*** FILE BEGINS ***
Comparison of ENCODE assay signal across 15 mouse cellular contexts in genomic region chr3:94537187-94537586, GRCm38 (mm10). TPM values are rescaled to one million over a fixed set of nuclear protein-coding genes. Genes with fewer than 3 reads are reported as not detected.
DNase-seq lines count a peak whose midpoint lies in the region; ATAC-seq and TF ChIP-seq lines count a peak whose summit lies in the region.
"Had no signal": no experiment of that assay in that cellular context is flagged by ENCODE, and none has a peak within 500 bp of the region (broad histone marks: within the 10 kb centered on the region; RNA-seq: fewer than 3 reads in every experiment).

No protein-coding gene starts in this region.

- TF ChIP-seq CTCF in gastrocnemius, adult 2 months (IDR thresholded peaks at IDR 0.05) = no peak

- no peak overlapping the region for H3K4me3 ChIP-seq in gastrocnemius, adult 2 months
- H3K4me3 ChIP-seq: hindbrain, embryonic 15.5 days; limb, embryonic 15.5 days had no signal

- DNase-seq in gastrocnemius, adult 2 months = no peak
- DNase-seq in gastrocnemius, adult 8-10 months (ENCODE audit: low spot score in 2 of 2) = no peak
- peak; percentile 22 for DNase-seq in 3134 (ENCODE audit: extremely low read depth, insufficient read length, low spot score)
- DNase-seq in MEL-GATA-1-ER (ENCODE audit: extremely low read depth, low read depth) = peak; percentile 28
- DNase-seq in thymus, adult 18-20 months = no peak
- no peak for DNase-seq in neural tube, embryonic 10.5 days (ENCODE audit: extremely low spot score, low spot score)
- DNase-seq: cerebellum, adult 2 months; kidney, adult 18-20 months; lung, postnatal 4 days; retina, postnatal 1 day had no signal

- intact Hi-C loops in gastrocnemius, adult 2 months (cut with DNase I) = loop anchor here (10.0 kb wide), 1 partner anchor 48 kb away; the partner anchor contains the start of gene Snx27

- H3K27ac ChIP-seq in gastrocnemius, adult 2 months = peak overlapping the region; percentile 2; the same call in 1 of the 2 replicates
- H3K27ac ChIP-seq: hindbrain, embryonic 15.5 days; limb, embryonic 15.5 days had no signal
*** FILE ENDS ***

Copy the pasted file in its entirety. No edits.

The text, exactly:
Comparison of ENCODE assay signal across 15 mouse cellular contexts in genomic region chr3:94537187-94537586, GRCm38 (mm10). TPM values are rescaled to one million over a fixed set of nuclear protein-coding genes. Genes with fewer than 3 reads are reported as not detected.
DNase-seq lines count a peak whose midpoint lies in the region; ATAC-seq and TF ChIP-seq lines count a peak whose summit lies in the region.
"Had no signal": no experiment of that assay in that cellular context is flagged by ENCODE, and none has a peak within 500 bp of the region (broad histone marks: within the 10 kb centered on the region; RNA-seq: fewer than 3 reads in every experiment).

No protein-coding gene starts in this region.

- TF ChIP-seq CTCF in gastrocnemius, adult 2 months (IDR thresholded peaks at IDR 0.05) = no peak

- no peak overlapping the region for H3K4me3 ChIP-seq in gastrocnemius, adult 2 months
- H3K4me3 ChIP-seq: hindbrain, embryonic 15.5 days; limb, embryonic 15.5 days had no signal

- DNase-seq in gastrocnemius, adult 2 months = no peak
- DNase-seq in gastrocnemius, adult 8-10 months (ENCODE audit: low spot score in 2 of 2) = no peak
- peak; percentile 22 for DNase-seq in 3134 (ENCODE audit: extremely low read depth, insufficient read length, low spot score)
- DNase-seq in MEL-GATA-1-ER (ENCODE audit: extremely low read depth, low read depth) = peak; percentile 28
- DNase-seq in thymus, adult 18-20 months = no peak
- no peak for DNase-seq in neural tube, embryonic 10.5 days (ENCODE audit: extremely low spot score, low spot score)
- DNase-seq: cerebellum, adult 2 months; kidney, adult 18-20 months; lung, postnatal 4 days; retina, postnatal 1 day had no signal

- intact Hi-C loops in gastrocnemius, adult 2 months (cut with DNase I) = loop anchor here (10.0 kb wide), 1 partner anchor 48 kb away; the partner anchor contains the start of gene Snx27

- H3K27ac ChIP-seq in gastrocnemius, adult 2 months = peak overlapping the region; percentile 2; the same call in 1 of the 2 replicates
- H3K27ac ChIP-seq: hindbrain, embryonic 15.5 days; limb, embryonic 15.5 days had no signal